June 2001 | Volume 52, Issue 4
A critic looks at 10 movies that show how Americans work together.
The year of Bonnie and Clyde was the wrong one for a film version of this Pulitzer Prize-winning musical. The only thing young moviegoers wanted to know about business then was which one Benjamin Braddock must go into (“Plastics”). David Swift ll’s breezy satire remains largely unseen, even by TV audiences that later come to embrace its leading lady, Michele Lee. Robert Morse, singing “I Believe in You” to a mirror, set a standard for overachievers everywhere.
Nunnally Johnson’s hit film, adapted from a bestseller by Sloan Wilson III and starring Gregory Peck as an alienated businessman, has a favorable reputation it really doesn’t deserve. Though its title became a catch phrase to describe the mindset of Eisenhower-era corporate America, Peck is wooden, the message obvious, and the alienation alienating.
Or, as Al Pacino’s character might have called it, Death of a F-—n’ Salesman . In this case, the salesman who is dying, almost before our eyes, is Jack Lemmon, squirming and sweating through perhaps the best performance of his career. David Mamet’s adaptation of his own Pulitzer Prize-winning play about real estate salesmen is overpumped and unconvincing as a realistic look at the business—but it’s intoxicatingly nasty fun as a horror show about salesmen in hell.
Michael J. Fox, looking eerily like Robert Morse in How to Succeed , goes from the mailroom to the board of directors in practically no time at all, thanks to the real secret of his (and the movie’s) success, the tangy Margaret Whitton as Fox’s aunt (by marriage), wife of the chairman of the board, whom he is sleeping with. Great work if you can get it. The material, which may have been touched up by playwright Christopher Durang (who plays a small part), is silly on the surface and witty on the inside.
Rarity of rarities, a movie about a visionary American businessman! The keyword for Francis Ford Coppola’s bio-epic on the life of Preston Tucker, an automobile designer who challenged and almost succeeded in shaking the Big Three of the auto world, is enthusiasm, from Coppola’s ebullient directorial flourishes to Jeff Bridges’s lead performance. (Joan Allen, as his wife, strikes a more somber, realistic note. If she had handled the business end, Tucker might have succeeded.)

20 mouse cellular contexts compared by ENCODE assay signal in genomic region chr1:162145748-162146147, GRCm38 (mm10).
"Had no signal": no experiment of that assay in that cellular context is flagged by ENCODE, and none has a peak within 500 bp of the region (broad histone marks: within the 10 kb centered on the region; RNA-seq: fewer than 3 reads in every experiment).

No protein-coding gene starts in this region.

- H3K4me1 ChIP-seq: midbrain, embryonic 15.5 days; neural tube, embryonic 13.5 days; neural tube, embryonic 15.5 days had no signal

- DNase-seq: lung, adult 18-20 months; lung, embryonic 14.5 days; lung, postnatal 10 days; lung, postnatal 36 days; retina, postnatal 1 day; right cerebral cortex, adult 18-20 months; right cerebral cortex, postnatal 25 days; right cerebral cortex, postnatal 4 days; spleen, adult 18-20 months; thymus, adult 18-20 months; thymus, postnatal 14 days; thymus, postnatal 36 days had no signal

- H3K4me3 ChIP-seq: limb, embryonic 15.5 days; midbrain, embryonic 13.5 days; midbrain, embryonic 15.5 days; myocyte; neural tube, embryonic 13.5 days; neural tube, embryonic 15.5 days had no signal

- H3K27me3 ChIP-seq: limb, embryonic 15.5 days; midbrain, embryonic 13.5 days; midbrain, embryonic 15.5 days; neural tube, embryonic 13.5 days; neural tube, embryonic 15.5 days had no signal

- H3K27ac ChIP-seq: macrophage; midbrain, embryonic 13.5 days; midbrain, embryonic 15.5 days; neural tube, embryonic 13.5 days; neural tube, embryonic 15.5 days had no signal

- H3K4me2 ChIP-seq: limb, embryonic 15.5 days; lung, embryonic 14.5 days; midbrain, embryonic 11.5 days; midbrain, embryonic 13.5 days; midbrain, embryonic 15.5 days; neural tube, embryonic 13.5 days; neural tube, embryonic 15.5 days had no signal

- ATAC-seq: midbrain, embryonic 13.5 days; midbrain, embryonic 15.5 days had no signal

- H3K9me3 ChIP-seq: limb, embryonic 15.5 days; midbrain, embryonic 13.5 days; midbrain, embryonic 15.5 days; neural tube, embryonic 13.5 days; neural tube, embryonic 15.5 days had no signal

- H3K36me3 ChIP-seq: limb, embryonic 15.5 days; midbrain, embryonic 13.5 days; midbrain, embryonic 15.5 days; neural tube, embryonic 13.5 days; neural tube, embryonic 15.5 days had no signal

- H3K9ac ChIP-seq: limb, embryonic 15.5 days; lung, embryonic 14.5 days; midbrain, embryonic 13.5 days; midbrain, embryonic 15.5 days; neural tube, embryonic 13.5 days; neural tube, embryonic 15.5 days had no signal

Jack Lemmon, who seems to specialize in this kind of role, won an Oscar as a desperate and burnt-out garment salesman. Despite Lemmon’s on-the-edge performance—or perhaps because of it—the film was not a financial success. Three years later, director John G. Avildsen was to discover with his immensely successful prizefight epic Rocky that uplifting is better for business than depressing.
One of two views of American business from Billy Wilder, this one cynical, the other (One, Two, Three) more cynical. The Apartment is the one with Jack Lemmon—who else?—as a guy trying to get a foothold on the corporate ladder who lends his superior, Fred MacMurray, a key to his quarters so he can carry on there with Shirley MacLaine. The film won the Oscar for best picture in 1961, but now it seems dated and predictable (particularly the romance between the two exploited workers, Lemmon and MacLaine).
A Cold War satire centering on an American Coca-Cola executive in West Germany (James Cagney, his energy barely diminished by an unremittingly strenuous film career that spanned more than three decades, in one of his last screen appearances) seems fresher and funnier today than The Apartment does.
There are numerous versions of Arthur Miller’s self-consciously classic tragedy out there, but it took the German director Volker Schlöndorff to finally get it right by shooting the movie within the confines of a single stage. (How to escape that usual filmed-theater sense of confinement? Through the adroit use of flashbacks, which also help to build emotional power to the climax.) Dustin Huffman is Willy Loman, with John Malkovich as Biff.
Francis Ford Coppola’s great epics of the American underworld have virtually nothing to do with the lives of real-life mob leaders and everything to do with America’s fascination with unscrupulous business magnates. When Lee Strasberg’s Hyman Roth tells Al Pacino’s Michael Corleone, “We’re bigger than U.S. Steel!,” the line draws nostalgic sighs from both former steel executives and old Mafiosi.